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This brings us to our new angle measure. One radian is the measure of a central angle of a circle that intercepts an arc equal in length to the radius of that circle. A central angle is an angle formed at the center of a circle by two radii. Because the total circumference equals $\text{\hspace{0.17em}}2\pi \text{\hspace{0.17em}}$ times the radius, a full circular rotation is $\text{\hspace{0.17em}}2\pi \text{\hspace{0.17em}}$ radians. So
See [link] . Note that when an angle is described without a specific unit, it refers to radian measure. For example, an angle measure of 3 indicates 3 radians. In fact, radian measure is dimensionless, since it is the quotient of a length (circumference) divided by a length (radius) and the length units cancel out.
An arc length $\text{\hspace{0.17em}}s\text{\hspace{0.17em}}$ is the length of the curve along the arc. Just as the full circumference of a circle always has a constant ratio to the radius, the arc length produced by any given angle also has a constant relation to the radius, regardless of the length of the radius.
This ratio, called the radian measure , is the same regardless of the radius of the circle—it depends only on the angle. This property allows us to define a measure of any angle as the ratio of the arc length $\text{\hspace{0.17em}}s\text{\hspace{0.17em}}$ to the radius $\text{\hspace{0.17em}}r.\text{\hspace{0.17em}}$ See [link] .
If $\text{\hspace{0.17em}}s=r,$ then $\text{\hspace{0.17em}}\theta =\frac{r}{r}=\text{1radian}\text{.}$
To elaborate on this idea, consider two circles, one with radius 2 and the other with radius 3. Recall the circumference of a circle is $C=2\pi r,$ where $r$ is the radius. The smaller circle then has circumference $2\pi (2)=4\pi $ and the larger has circumference $2\pi (3)=6\pi .$ Now we draw a 45° angle on the two circles, as in [link] .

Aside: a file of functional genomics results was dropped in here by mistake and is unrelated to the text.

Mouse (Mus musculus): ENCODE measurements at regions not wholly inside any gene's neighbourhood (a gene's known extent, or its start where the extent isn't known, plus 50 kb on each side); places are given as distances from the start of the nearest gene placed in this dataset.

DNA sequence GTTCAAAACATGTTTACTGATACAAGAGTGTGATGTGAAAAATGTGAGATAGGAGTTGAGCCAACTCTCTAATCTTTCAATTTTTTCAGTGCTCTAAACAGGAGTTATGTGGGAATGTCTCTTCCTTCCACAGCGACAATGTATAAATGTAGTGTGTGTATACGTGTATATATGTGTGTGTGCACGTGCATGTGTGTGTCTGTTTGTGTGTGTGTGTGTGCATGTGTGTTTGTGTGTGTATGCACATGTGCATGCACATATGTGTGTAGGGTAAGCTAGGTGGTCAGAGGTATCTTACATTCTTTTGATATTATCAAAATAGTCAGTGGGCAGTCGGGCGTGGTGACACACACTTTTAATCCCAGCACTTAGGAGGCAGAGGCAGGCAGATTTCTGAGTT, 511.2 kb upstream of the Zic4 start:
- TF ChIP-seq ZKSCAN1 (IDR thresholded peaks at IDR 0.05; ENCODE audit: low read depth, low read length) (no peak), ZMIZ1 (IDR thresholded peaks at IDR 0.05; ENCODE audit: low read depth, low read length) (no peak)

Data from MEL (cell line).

Notice what happens if we find the ratio of the arc length divided by the radius of the circle.
Since both ratios are $\text{\hspace{0.17em}}\frac{1}{4}\pi ,$ the angle measures of both circles are the same, even though the arc length and radius differ.
One radian is the measure of the central angle of a circle such that the length of the arc between the initial side and the terminal side is equal to the radius of the circle. A full revolution (360°) equals $\text{\hspace{0.17em}}2\pi \text{\hspace{0.17em}}$ radians. A half revolution (180°) is equivalent to $\text{\hspace{0.17em}}\pi \text{\hspace{0.17em}}$ radians.
The radian measure of an angle is the ratio of the length of the arc subtended by the angle to the radius of the circle. In other words, if $\text{\hspace{0.17em}}s\text{\hspace{0.17em}}$ is the length of an arc of a circle, and $\text{\hspace{0.17em}}r\text{\hspace{0.17em}}$ is the radius of the circle, then the central angle containing that arc measures $\text{\hspace{0.17em}}\frac{s}{r}\text{\hspace{0.17em}}$ radians. In a circle of radius 1, the radian measure corresponds to the length of the arc.
A measure of 1 radian looks to be about 60°. Is that correct?
Yes. It is approximately 57.3°. Because $\text{\hspace{0.17em}}2\pi \text{\hspace{0.17em}}$ radians equals 360°, $1\text{\hspace{0.17em}}$ radian equals $\text{\hspace{0.17em}}\frac{\mathrm{360\xb0}}{2\pi}\approx \mathrm{57.3\xb0}.$
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